TKROM can be good to counterfeit the majority of MMC3 games, but they'd need actual MMC3 in any case which is a major limitation of this way of faking game - the only advantage of not modifying the existing board is the absence of visible rewiring, but the flashroms are still visibly false as well as the board itself.

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Fisher
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Re: Recca cart authenticity

Post by Fisher » Sun Apr 12, 2020 3:08 pm

That's great to have pictures of the board!
Can the pictures' owner please put them on BootGod's site?
That would be great for everybody!!

Ice Man
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Re: Recca cart authenticity

Post by Ice Man » Tue Apr 14, 2020 2:27 am

Totally agree.

Pokun
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Re: Recca cart authenticity

Post by Pokun » Sun Apr 19, 2020 6:18 am

I agree as well. I also think keeping information public is the way to counter bootleggers (and the information is already out in the air now anyway).


Bregalad wrote:
Sun Apr 12, 2020 2:32 pm
NewRisingSun wrote:
Sun Apr 12, 2020 5:38 am
I find that a bit hard to believe. I would not expect people in 1990 to throw out their Famicoms, or stop buying Famicom games, just because a successor system has come out. It would be interesting to see per-annum sales figures of Famicom and NES cartridges in Japan and North America. I would expect SFC cartridge sales exceeding FC cartridge sales no earlier than 1993 or 1994, when the installed base of SFC consoles had sufficiently grown.
I agree with you, but it also depends on people's mindset. A typical japanese gamer might be more avid of new systems, camping in front of the shop a couple of nights before the release, and throw out the old system at 1st occasion. A typical US or European gamer might have a more conservative "if it isn't broken don't fix it" mentality, and keep replaying his favourite games again and again, keep the system hooked to the TV until there's really no room for it anymore. Also I heard that SNES consoles were incredibly expensive in Europe at the start of that system's lifespan.

Of course those behaviors will depend from person to person more than from country to country.
My prejudice for North America would say NA is like Japan and embraces new products with open arms, and throws away perfectly working products that are slightly old and out of fashion, but I don't know. Europe might be more conservative though, especially southern Europe. Scandinavians are the oddballs in Europe, and loves both new and old things.
But I mean don't people everywhere buy new smartphones every year even though they are not very different from the previous year's model and very expensive? Nowadays electronics are pieced together by glue and breaks after a year anyway though.


I personally never throw away games though, and still had my NES long after I got a N64 (at which some point it was thrown away on me, without my permission).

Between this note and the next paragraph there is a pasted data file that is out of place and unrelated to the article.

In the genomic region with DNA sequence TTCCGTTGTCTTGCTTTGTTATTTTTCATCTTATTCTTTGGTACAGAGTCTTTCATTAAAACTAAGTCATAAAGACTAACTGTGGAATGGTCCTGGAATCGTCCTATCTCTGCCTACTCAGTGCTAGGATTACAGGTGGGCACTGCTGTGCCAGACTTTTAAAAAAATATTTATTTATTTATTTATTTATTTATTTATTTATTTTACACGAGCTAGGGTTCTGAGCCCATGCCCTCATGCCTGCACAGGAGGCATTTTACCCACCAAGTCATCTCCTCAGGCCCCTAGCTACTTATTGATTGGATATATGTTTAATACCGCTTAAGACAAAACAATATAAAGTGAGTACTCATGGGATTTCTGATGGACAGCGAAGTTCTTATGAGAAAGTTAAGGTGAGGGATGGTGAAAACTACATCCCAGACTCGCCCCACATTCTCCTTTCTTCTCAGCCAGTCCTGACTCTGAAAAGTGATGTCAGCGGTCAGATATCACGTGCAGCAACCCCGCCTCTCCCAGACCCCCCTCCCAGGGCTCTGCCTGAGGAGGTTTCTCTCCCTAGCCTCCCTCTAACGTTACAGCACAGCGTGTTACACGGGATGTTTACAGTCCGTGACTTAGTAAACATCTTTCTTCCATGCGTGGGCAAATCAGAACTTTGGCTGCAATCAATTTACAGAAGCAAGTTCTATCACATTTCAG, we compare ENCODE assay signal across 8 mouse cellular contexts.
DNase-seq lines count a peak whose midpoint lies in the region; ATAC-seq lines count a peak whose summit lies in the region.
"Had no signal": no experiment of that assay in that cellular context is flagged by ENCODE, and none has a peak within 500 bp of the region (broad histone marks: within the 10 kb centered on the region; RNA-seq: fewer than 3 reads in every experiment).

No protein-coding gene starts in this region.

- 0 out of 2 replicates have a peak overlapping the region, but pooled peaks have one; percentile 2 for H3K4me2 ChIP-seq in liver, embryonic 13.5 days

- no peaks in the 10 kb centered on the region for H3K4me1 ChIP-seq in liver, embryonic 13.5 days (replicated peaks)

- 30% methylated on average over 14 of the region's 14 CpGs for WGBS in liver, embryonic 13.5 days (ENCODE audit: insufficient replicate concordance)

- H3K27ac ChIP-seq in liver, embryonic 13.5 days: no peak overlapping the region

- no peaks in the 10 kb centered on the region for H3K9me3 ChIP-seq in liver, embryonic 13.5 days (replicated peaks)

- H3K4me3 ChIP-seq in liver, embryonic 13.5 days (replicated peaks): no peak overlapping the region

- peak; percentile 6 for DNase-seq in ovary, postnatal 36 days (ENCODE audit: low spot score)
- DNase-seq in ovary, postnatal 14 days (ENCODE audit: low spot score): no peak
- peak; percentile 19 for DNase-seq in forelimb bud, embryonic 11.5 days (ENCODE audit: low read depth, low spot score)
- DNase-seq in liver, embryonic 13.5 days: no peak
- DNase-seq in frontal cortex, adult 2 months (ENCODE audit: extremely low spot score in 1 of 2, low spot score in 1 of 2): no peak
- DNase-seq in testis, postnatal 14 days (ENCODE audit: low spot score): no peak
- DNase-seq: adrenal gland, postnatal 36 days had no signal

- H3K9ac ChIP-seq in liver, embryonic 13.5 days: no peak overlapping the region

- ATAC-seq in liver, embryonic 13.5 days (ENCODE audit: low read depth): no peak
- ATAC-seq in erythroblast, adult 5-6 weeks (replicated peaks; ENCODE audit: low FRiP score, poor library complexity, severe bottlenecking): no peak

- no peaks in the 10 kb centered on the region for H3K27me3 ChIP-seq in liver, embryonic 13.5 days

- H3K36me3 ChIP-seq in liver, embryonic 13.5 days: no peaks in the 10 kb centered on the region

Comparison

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rainwarrior
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Re: Recca cart authenticity

Post by rainwarrior » Sun Apr 19, 2020 10:35 am

Bregalad wrote:
Sun Apr 12, 2020 1:46 am
the game sold in very limited quantities, in part because it was released more than a year and a half after the Super Famicom was out.
Many NES/FC games were released after the SNES/SFC. And many of them are not particularly rare.
It seems funny that people are arguing about the minor part of that statement rather than the major part. Recca was produced in very limited quantities.

The full name "Summer Carnival '92: Recca" maybe gives some more insight as to why they produced so few copies. It was made for a specific competition event, and not intended to be produced at full scale. At the same competition they also made a similar PC Engine CD game Alzadick.

I think their Summer Carnival event lasted 3 years before they decided it wasn't successful enough to continue with. Their 93 game was a similar shmup. In 91, I think they were unveiling their game Seirei Senshi Spriggan, which they had made directly after doing some ports of shmups for Compile. I think that last one was more considered a full game, and not just produced for the competition.

So... there's a lot of reasons here why it was limited. 1992 and 16-bit consoles are certainly a part of it, but not the only reason. I'm sure there's other reasons that we can't even speculate about, Naxat's business success/failures/expectation/resources etc.

MLX
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Re: Recca cart authenticity

Post by MLX » Sun Apr 19, 2020 1:42 pm

Bregalad wrote:
Sat Apr 11, 2020 1:09 pm
Why would people fake Recca carts specifically, and take so much care for the board to appear to be a Nintendo board, and solder a genuine MMC3 on it ?!
I mean is this game extremely researched by collectors, expensive, or anything ?

And, the weirdest of all, why bother creating a fake TSROM board, disolder a MMC3 from a genuine board and solder it there ? Wouldn't it be simpler to just change the ROMs form an existing game ?
Don't take my words for granted as I cannot find the original tweet anymore but I remember seeing a japanese shop posting a photo of a shelf with various DIY stuff, including unsoldered MMC3B chips sold at the unit. Trying to find back this tweet, I found various commercial reproduction board sold in Japan that had only a spot for a Nintendo MMC3 chip. Not for an AX5202P, 88 or any other commercially available clone.

I suppose they're more after having something authentic? Or MMC3 donors are so cheap they don't care.